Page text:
Norman Riley has traveled throughout Europe, photographing Prague’s winding, cobbled streets, the stately columns casting afternoon shadows at Venice’s Economic and Financial Ministry, and the half timbered Bavarian homes in the German town of Segnitz.
The photograph whose size dominates his retrospective exhibit at Everett Community College’s Russell Day Gallery is closer to home, the snowy 9,100-foot peak of Mount Shuksan in North Cascade National Park.
At 24 by 30 inches, “it certainly catches your attention,” Riley said.
Its sharp visual clarity, obtained from an 8-by-10-inch negative, is from the later “f/64”part of his photographic journey. F/64 refers to a very small opening on the camera’s lens, producing unusually sharp focus.
That style evolved from the 35mm photos Riley began taking at age 26 when “all I wanted to do is take pictures of friends and places I visited.”
He is totally self-taught, never taking a photography class in college. His degree is in environmental toxicology.
Riley said he used his work as a toxicologist so he could get money to buy film.
He first adopted the pictorial style of photography, photos that look more like paintings or drawings than typical photographs.
“I think the pictorial images, the early ones, are perhaps the most profoundly important to me,” he said. “They represent a happy time in my life.”
It was his desire to move to larger photographic prints that led him to abandon his 35mm camera. “I knew the pathway to bigger prints was to begin with a bigger piece of film,” he said.
That means using cameras that have 4-by-5-inch and 8-by-10-inch negatives. His 8-by-10 camera is a Deardorff — the same type of camera used by Ansel Adams.
His old-fashioned appearing cameras drew the attention of visitors while he was an Artist-in-Residence at Glacier National Park in 2015.
The large camera with its bellows, secured to a tripod, requires the photographer’s head to be covered with a cloth to clearly see the camera’s imagine, which is displayed upside down.
People acquainted with the point-and-shoot simplicity of their cellphone cameras approached him nearly every day asking: “How old is that camera?” Despite its vintage appearance, it was made in Chicago in 1978.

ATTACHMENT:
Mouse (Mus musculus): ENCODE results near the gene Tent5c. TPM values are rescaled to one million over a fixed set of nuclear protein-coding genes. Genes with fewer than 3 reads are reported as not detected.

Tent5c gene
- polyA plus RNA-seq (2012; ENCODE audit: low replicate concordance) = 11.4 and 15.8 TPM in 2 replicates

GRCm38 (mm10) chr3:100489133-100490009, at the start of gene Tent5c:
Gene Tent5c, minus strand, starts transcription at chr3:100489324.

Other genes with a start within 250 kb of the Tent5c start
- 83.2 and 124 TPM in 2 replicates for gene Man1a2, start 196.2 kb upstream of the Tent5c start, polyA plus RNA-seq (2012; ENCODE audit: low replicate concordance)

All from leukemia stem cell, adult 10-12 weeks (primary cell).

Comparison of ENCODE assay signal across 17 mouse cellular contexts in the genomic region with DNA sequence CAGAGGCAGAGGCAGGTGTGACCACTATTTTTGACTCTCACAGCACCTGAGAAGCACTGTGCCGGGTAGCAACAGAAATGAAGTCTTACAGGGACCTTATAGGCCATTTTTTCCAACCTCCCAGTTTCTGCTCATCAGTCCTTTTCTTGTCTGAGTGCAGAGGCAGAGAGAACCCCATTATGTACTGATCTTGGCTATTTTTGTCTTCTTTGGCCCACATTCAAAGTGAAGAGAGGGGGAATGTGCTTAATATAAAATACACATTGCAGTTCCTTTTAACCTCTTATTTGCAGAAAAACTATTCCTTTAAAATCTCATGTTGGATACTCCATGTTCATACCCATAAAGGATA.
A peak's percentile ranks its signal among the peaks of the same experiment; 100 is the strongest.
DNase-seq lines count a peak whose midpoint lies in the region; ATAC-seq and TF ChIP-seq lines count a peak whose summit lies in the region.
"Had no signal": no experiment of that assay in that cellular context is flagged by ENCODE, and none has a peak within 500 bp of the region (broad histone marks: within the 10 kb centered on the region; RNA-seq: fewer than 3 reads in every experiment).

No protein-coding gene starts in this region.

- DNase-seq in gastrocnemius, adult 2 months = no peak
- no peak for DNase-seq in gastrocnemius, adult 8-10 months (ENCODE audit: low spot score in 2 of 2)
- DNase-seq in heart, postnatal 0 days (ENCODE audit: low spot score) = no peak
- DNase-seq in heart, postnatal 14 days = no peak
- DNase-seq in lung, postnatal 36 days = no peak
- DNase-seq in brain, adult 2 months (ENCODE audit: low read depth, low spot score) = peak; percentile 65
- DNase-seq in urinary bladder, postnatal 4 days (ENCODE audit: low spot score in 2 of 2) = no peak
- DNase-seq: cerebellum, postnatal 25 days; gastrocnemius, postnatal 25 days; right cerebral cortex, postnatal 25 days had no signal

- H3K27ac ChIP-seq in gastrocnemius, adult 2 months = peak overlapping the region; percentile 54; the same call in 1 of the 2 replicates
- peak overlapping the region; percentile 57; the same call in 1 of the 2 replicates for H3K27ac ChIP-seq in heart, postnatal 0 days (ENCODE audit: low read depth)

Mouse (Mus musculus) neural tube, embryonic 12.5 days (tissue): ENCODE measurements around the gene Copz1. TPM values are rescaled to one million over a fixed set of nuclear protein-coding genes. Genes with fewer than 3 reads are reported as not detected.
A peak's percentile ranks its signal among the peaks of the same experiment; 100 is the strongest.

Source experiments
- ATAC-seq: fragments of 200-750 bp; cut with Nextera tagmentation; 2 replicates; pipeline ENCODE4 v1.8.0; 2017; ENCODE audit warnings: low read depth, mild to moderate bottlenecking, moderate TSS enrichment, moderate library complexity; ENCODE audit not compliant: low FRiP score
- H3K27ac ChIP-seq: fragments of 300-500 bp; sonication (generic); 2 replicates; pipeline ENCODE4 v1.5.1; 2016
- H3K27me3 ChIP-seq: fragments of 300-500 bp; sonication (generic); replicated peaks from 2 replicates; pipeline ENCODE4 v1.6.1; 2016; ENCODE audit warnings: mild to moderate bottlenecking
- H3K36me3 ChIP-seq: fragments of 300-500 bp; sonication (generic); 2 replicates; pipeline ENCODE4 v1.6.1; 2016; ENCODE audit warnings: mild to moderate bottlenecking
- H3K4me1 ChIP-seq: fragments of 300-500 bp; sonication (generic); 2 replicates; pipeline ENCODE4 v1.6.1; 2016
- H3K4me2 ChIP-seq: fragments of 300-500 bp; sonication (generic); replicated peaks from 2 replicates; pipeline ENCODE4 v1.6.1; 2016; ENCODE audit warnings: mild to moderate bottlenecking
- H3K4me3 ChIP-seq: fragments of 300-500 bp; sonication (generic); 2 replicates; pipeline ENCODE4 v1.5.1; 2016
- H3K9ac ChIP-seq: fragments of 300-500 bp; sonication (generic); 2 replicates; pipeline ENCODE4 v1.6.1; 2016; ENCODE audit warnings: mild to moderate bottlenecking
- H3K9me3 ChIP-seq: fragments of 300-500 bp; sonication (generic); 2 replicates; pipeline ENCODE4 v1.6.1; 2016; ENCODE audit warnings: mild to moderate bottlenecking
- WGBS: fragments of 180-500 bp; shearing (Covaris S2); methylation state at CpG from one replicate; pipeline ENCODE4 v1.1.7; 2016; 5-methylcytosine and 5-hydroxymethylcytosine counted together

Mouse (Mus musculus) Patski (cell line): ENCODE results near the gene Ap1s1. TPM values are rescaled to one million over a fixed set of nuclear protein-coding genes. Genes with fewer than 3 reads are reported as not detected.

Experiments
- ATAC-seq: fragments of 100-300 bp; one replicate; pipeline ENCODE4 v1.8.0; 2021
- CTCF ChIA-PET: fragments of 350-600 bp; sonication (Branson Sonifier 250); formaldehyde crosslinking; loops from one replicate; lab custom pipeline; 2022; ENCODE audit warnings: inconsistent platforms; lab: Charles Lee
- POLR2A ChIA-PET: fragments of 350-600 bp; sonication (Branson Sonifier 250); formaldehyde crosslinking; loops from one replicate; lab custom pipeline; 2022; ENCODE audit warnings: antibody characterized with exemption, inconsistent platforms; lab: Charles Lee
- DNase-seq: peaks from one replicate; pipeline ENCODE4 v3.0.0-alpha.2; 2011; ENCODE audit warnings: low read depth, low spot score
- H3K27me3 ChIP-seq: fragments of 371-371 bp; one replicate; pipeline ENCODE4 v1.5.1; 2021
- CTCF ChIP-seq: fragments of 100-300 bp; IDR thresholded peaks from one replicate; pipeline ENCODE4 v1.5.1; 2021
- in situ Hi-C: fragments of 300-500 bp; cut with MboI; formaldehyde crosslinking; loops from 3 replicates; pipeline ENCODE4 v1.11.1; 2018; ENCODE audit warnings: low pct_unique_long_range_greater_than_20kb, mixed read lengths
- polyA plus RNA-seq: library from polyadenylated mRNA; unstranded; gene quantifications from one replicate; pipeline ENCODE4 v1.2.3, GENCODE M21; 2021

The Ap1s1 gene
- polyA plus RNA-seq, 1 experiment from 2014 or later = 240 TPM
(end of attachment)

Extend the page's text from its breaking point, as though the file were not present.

Living in a furnished national park cabin, his residency was a life-changing experience. “There was nothing to do for a month but think about photography and make photographs,” he said. “You learn a lot about yourself and your art.”
He still finds traditional photography superior to digital, staying with it for the love of craft. That includes mixing and compounding the chemicals needed to produce the images in his darkroom.
Riley’s works are included in the permanent collections of the San Luis Obispo Museum of Art in San Luis Obispo, California; the Museum of Northwest Art in La Conner; the Portland Art Museum; the Lyman Museum in Hilo, Hawaii; the Department of Special Collections at the University of California-Davis; and the Fernie Museum in Fernie, British Columbia.
Now retired and living in Bellingham, many of his current photographs are taken in Washington, from the patterns in the furrows of Skagit Valley’s agricultural fields near Bow-Edison, to Eastern Washington’s gorge.
“Anything that stops you in your tracks to the point you look at it a second, third or fourth time — that’s a good image,” Riley said.
Perhaps it should come as no surprise that the name of his exhibit, with its 45 black-and-white images, is entitled “Endless Love.”
Riley said he chose it “to refer to the world reflected in my photographs — to the beauty I see in the things I shoot over and over again.”
Sharon Salyer: 425-339-3486 or email@example.com.
If you go
“Endless Love,” Norman Riley’s photo exhibit at Everett Community College’s Russell Day Gallery will be on display through May 4. The opening reception is from 12:30 to 2:30 p.m. April 5. The gallery, in the Parks Student Union Building, 2000 Tower St. in Everett is open 10 a.m. to 5 p.m Monday through Thursday and 10 a.m. to 3 p.m. Friday.
More at www.everettcc.edu/gallery.